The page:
From the publisher:
On the verge of adulthood, Rafi attends the Lyceum, a school for the psionically gifted. Rafi possesses mental abilities that might benefit people . . . or control them. Some wish to help Rafi wield his powers responsibly; others see him as a threat to be contained. Rafi’s only freedom at the Lyceum is Wallrunning: a game of speed and agility played on vast vertical surfaces riddled with variable gravity fields.
Serendipity and Ntenman are also students at the Lyceum, but unlike Rafi they come from communities where such abilities are valued. Serendipity finds the Lyceum as much a prison as a school, and she yearns for a meaningful life beyond its gates. Ntenman, with his quick tongue, quicker mind, and a willingness to bend if not break the rules, has no problem fitting in. But he too has his reasons for wanting to escape.
Now the three friends are about to experience a moment of violent change as seething tensions between rival star-faring civilizations come to a head. For Serendipity, it will challenge her ideas of community and self. For Ntenman, it will open new opportunities and new dangers. And for Rafi, given a chance to train with some of the best Wallrunners in the galaxy, it will lead to the discovery that there is more to Wallrunning than he ever suspected . . . and more to himself than he ever dreamed.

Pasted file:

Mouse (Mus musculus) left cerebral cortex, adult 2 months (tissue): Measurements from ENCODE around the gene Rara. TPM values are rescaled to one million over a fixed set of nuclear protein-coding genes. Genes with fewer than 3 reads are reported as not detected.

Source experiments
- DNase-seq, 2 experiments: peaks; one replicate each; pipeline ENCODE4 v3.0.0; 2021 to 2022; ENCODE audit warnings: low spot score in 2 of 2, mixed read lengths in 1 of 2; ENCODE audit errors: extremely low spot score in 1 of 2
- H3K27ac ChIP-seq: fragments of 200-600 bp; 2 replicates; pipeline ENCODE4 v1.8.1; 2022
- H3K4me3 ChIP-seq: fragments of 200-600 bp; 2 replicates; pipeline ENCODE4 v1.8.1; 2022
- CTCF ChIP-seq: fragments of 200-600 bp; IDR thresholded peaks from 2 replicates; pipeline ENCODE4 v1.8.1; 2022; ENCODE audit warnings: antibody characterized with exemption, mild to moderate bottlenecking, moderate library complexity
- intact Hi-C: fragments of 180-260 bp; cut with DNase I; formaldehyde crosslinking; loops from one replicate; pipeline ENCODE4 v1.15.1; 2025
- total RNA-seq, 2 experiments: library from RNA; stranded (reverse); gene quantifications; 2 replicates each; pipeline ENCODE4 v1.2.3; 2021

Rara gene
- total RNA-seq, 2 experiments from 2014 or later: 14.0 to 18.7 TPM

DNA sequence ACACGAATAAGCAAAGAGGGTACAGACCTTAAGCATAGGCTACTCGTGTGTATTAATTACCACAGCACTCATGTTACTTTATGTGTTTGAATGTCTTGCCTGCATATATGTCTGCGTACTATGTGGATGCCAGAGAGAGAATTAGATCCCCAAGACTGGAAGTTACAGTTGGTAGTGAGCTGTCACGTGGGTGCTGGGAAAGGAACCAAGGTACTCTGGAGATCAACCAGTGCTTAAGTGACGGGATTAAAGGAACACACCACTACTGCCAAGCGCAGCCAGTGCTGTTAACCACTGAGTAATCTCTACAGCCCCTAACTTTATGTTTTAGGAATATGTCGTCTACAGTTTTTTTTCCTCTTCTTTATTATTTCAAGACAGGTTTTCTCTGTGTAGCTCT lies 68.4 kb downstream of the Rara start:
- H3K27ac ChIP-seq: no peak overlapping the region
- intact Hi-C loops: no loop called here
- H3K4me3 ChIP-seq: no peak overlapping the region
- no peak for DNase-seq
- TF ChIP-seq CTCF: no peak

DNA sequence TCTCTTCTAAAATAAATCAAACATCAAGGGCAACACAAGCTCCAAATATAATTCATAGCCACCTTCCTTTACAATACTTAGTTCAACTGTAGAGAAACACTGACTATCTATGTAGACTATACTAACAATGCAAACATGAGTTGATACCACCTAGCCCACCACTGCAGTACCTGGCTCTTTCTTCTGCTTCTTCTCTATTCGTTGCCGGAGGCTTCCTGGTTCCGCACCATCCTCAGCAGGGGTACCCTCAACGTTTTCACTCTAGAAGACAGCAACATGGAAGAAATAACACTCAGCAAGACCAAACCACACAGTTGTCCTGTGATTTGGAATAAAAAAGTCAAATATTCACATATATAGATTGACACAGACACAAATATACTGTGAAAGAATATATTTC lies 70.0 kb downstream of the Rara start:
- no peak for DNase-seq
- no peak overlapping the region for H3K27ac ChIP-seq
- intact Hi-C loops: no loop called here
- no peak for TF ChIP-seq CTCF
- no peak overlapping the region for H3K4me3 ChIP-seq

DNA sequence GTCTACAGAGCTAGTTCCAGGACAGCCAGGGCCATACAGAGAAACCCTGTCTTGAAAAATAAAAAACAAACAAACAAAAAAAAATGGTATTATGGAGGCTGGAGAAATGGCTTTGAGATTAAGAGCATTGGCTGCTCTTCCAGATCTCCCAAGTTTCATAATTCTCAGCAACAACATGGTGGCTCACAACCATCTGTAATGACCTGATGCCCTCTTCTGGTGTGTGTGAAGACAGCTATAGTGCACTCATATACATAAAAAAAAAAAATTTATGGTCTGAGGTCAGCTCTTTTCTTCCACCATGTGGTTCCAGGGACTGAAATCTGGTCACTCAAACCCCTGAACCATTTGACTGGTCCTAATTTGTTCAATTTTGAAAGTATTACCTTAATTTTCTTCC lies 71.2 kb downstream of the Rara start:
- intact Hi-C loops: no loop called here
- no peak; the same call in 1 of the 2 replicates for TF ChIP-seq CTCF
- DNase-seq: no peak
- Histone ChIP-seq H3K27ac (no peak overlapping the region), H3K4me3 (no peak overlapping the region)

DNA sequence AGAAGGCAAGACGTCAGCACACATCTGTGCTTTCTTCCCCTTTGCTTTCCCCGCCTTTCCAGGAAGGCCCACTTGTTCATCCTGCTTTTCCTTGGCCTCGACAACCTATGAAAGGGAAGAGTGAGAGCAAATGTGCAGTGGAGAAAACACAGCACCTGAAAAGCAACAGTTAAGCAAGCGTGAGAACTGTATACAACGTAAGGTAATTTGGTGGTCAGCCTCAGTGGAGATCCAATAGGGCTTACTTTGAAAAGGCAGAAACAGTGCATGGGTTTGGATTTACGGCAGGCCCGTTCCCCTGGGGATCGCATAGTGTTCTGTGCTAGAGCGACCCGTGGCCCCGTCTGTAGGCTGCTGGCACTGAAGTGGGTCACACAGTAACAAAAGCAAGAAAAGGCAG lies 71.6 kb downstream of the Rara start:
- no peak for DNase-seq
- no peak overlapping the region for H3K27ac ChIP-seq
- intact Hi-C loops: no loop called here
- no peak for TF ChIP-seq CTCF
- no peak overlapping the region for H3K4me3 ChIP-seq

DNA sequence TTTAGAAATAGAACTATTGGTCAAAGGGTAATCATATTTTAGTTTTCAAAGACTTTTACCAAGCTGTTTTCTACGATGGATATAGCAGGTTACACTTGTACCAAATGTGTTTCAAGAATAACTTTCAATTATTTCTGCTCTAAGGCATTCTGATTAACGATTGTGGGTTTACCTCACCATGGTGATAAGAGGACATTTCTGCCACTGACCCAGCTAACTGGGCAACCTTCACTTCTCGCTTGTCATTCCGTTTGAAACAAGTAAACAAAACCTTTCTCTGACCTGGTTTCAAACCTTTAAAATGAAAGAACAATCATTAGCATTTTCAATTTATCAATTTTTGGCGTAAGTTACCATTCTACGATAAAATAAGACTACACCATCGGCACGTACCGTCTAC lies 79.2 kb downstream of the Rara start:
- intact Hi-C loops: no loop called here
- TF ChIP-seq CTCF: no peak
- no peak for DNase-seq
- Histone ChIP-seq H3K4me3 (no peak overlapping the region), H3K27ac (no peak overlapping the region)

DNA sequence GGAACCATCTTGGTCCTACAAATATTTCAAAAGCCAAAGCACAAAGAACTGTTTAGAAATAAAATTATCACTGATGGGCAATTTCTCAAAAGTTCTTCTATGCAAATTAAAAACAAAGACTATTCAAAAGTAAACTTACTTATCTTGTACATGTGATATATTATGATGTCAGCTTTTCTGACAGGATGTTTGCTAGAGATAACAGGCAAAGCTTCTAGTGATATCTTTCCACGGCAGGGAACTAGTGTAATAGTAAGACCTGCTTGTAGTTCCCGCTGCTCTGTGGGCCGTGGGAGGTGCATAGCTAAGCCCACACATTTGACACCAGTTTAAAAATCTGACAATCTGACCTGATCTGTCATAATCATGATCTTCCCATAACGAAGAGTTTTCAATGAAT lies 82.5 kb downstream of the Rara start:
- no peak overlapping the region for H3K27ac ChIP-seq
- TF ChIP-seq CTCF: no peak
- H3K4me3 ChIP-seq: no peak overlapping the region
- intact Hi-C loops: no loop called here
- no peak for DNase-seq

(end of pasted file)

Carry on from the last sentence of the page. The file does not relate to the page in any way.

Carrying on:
Onward to the review!
Something I want to get out of the way right from the start: while it’s not stated anywhere on the book’s cover, The Galaxy Game is the sequel to The Best of All Possible Worlds. I very much wish this had been made more clear from the onset, not for me (as I’ve read Worlds) but for any unsuspecting readers who haven’t. The book takes place in the same fictional universe, a few years after the conclusion of the first novel. More significantly, several major and minor characters return in roles of various levels of importance. Usually there’s no or very little explanation about their backgrounds, which leaves a lot of information in the dark for new readers.
I took a break early on in The Galaxy Game to reread The Best of All Possible Worlds before tackling the rest of the book, and I’m glad I took the time to refresh memory. The novel’s Inscrutable Prologue becomes a lot more, um, scrutable if you know/remember the details about Rafi, the nephew of the first novel’s main character who played a minor role in Worlds but takes front-and-center in Galaxy. Likewise, the setup of the universe with its several human races, each with its own special ability (telepathy, empathy, etc.) gets a very quick infodump-y introduction here that may confuse first time readers but will make a lot more sense to people who already know their Sadiri from their Ntshune, Zhinuvians, and Terrans.